Lavender is a plant native to many regions throughout the Mediterranean. It has a very long and colorful history that goes back to the Old World.
Today, it is one of the most popular ornamental plants that can be added in a myriad of different kinds of gardens.
Lavender is not just used for landscaping or for improving the aesthetic appeal of gardens and outdoor spaces; it is also used for medicinal purposes, its lovely scent, and its pest repellent properties.
This is an incredibly hardy plant that doesn’t require a whole lot of care or attention during the growing season. Once the plant has established itself, it’s also an excellent pollinator that will bring beautiful blooms to your garden.
Some varieties of lavender are capable of reaching a height of about 3 feet when grown properly. However, if you want your lavender plant to reach such heights, you have to understand that caring for the plant is quite important.
The lavender plant requires heat and doesn’t like too much water. It needs space around it for air flow, and the plant generally thrives in sandy soil. If you have planted lots of lavender in a small and confined spot, the chances of a bloom are going to decrease.
How to Grow Lavender
The ideal time to plant lavender is during the spring after the last threat of frost.
Lavender can be a fantastic addition to a raised bed garden or an in-ground garden. You can also grow it really well in containers.
When planting lavender, it is imperative that you space each of the plants at least 12 to 18 inches apart. These plants need room for good air flow.
The spot you choose to plant the lavender should receive lots of sunlight and it should ideally have a more alkaline soil, with a pH value between 6.5 and 7.5.
Lavender needs to be planted in well draining soil. A sandy or gravelly soil is an ideal choice for this plant.
The best thing about the lavender plant is that it likes drier conditions. In fact, if you water it as frequently as you may water your other plants, you could end up having issues.
You will only have to water the plant when you notice that the soil is dry from the top couple of inches.
Once the stems are large enough for use, you can harvest them. It is important, however, that you do not harvest more than one-third of the plant at one time.
Where To Plant Lavender
Now you know that lavender should be planted in very well draining, sandy soil.
When choosing a location to plant your lavender, you will want to keep drainage in mind.
Lavender will do great along the top of a running wall or on a slope. In these locations, the excess water will be able to drain away freely and not pool up around the roots.
You can also plant lavender in a raised bed garden or on a mound of soil in a perennial bed.
Light and Water
The plant needs at least six hours or more of sunlight in a day. If you are not able to provide that to your lavender, it’s not going to grow properly. If you have taller trees that might cover the light, make sure you prune them regularly.
When it comes to watering, a lot of people overwater their lavender, and this is a major problem. It can cause the plant to die a premature death. Ideally, you should provide very little water to your lavender. It feels wrong when you are used to keeping your other plants well watered, but hold back on watering lavender too much.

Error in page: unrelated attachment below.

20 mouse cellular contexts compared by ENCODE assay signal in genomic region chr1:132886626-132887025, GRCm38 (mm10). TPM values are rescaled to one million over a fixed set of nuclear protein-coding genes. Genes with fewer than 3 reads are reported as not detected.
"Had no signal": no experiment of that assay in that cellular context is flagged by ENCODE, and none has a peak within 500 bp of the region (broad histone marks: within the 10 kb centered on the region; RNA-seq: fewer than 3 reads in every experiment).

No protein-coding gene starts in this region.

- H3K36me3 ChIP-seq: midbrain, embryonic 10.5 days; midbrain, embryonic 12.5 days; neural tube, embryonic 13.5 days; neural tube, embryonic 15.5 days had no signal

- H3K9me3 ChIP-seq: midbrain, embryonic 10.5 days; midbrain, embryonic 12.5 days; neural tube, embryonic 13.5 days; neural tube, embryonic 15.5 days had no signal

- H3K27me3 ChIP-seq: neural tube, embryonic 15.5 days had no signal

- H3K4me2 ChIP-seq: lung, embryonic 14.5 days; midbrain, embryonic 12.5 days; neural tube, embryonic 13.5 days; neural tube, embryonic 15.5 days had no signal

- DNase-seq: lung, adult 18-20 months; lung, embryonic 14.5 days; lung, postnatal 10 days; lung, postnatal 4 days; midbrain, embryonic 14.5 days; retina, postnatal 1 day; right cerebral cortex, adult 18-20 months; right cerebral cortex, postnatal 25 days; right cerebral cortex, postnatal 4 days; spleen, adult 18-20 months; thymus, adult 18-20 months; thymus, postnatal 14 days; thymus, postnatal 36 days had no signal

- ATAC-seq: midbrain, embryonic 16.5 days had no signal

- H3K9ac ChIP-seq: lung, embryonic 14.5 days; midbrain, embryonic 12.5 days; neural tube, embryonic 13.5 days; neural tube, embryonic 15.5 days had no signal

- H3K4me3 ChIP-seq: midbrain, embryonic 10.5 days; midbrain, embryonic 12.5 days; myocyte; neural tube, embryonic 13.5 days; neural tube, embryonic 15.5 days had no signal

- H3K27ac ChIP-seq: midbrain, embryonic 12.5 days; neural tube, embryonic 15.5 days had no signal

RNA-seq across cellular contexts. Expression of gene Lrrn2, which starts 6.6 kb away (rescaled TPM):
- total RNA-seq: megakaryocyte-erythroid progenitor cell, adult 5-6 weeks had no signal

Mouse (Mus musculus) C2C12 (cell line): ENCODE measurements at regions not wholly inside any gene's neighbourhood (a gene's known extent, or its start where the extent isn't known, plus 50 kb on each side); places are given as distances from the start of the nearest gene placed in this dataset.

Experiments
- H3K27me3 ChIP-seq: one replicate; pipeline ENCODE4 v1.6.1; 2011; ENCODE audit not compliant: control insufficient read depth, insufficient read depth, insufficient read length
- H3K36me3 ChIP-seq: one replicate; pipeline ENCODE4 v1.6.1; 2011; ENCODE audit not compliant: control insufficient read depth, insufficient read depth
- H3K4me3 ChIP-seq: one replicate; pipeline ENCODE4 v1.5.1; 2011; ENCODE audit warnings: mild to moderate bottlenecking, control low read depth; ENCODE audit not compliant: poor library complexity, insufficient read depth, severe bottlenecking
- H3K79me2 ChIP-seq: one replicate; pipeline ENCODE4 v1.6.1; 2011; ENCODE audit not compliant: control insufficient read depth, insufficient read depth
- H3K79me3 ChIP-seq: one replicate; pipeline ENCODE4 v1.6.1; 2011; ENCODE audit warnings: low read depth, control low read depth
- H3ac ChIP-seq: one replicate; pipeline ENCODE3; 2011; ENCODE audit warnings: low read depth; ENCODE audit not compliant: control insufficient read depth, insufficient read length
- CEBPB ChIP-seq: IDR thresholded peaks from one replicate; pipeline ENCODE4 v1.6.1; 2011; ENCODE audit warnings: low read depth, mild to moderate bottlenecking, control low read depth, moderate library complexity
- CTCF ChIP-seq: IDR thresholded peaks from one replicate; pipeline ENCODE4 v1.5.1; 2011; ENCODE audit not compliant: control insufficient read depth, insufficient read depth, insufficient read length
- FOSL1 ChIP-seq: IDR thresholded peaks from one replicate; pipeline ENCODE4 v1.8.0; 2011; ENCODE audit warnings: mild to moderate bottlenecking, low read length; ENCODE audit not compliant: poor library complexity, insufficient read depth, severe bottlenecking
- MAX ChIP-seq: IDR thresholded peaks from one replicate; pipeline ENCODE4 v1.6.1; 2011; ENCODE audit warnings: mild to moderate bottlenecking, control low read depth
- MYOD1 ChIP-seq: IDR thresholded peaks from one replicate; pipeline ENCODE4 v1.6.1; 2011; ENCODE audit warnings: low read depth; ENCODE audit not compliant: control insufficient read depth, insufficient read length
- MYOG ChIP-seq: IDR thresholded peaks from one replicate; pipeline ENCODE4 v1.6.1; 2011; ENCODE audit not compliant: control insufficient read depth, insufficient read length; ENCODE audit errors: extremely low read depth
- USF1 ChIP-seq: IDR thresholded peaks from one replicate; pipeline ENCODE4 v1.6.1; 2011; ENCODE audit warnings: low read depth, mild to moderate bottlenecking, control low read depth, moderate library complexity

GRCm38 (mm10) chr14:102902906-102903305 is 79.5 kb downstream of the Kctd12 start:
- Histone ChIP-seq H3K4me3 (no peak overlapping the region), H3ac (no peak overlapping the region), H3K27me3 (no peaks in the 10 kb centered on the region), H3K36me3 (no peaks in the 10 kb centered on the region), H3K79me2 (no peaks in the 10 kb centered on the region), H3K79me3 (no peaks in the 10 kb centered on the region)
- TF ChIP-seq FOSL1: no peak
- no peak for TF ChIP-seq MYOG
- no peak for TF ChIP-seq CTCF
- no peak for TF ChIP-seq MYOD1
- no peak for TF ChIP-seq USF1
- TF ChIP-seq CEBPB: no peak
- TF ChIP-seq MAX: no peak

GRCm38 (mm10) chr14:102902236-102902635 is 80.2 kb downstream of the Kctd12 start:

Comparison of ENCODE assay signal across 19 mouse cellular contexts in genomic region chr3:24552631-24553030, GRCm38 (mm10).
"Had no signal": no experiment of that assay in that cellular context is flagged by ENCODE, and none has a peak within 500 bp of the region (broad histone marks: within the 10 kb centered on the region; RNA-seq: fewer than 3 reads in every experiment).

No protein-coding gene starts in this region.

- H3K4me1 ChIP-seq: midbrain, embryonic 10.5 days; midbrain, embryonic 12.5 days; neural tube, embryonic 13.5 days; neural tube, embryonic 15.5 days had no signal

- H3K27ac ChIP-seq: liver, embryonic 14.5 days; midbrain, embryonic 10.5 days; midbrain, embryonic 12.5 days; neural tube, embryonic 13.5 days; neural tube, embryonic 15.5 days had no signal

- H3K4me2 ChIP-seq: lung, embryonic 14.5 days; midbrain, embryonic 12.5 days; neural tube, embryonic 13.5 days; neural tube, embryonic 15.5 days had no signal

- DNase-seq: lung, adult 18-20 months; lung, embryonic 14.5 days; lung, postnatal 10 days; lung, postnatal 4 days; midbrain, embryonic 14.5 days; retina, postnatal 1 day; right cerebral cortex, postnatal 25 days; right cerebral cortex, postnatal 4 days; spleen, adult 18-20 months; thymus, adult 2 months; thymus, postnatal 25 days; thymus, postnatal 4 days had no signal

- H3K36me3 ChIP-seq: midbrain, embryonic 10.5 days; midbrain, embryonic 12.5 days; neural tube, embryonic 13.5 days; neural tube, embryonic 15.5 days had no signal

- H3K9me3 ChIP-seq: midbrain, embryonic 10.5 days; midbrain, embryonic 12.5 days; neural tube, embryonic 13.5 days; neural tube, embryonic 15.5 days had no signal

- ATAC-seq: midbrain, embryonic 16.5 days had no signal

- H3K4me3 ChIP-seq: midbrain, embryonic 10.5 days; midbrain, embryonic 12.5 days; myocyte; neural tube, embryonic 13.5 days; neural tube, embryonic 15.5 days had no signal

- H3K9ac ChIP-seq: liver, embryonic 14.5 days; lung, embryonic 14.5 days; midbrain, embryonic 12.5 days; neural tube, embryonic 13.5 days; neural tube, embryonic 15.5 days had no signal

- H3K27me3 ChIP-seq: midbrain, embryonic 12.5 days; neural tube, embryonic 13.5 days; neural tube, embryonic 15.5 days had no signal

Another common mistake that many people make when growing lavender is that they use sprinkler systems. The sprinkler water tends to remain on the leaves until it evaporates, which can cause sunburns.
You should always water the roots and let the plant absorb the water through the soil.
Fertilize or Not?
This is a common question among many people who want to grow lavender. Thankfully, the answer is pretty simple: you don’t need to fertilize the lavender plant. It is incredibly hardy and is able to get all of the nutrients that it needs from the soil only. It will even do great in nutrient poor soil.
Finding the right time to prune the plants is also important. Pruning and deadheading are both essential steps that you will have to take to promote the growth of the plant.
The best time to prune the lavender plants is in the late fall. Do not prune them during the summer months or when they are blooming. In the late fall, the flowers will be fading already, which makes it the ideal time for you to prune the plant.
You can harvest the flowers and dry them to keep in your home.
Fungus is a major problem that can have a dire impact on your plants. It is important that you take a close look at the growth of your plant and identify any fungi on the plant.
Fungi usually develop on plants such as lavender when they are not cared for properly and overwatered. The excess water in the soil provides the perfect conditions for the growth of fungi.
If you do not pay attention to this, it won’t take long before your plant succumbs to root rot and eventually dies. Pests generally stay away from the lavender plant, although if the plant continues to get weak over time, even they will start flocking over to your plant.
If the plant succumbs to root rot, your only option will be to remove the plant and then cut off the affected roots.
These are just a few things that you should know about caring for your lavender plants. As long as you follow these tips, your lavender plant should grow to its maximum height!
Growing up with a mom who filled her home (inside and out) with all sorts of plants, Lisa got her start in gardening at a young age. Living now on her own with a home and yard full of plants (including an indoor greenhouse), she shares all the gardening tips she’s gained over the years.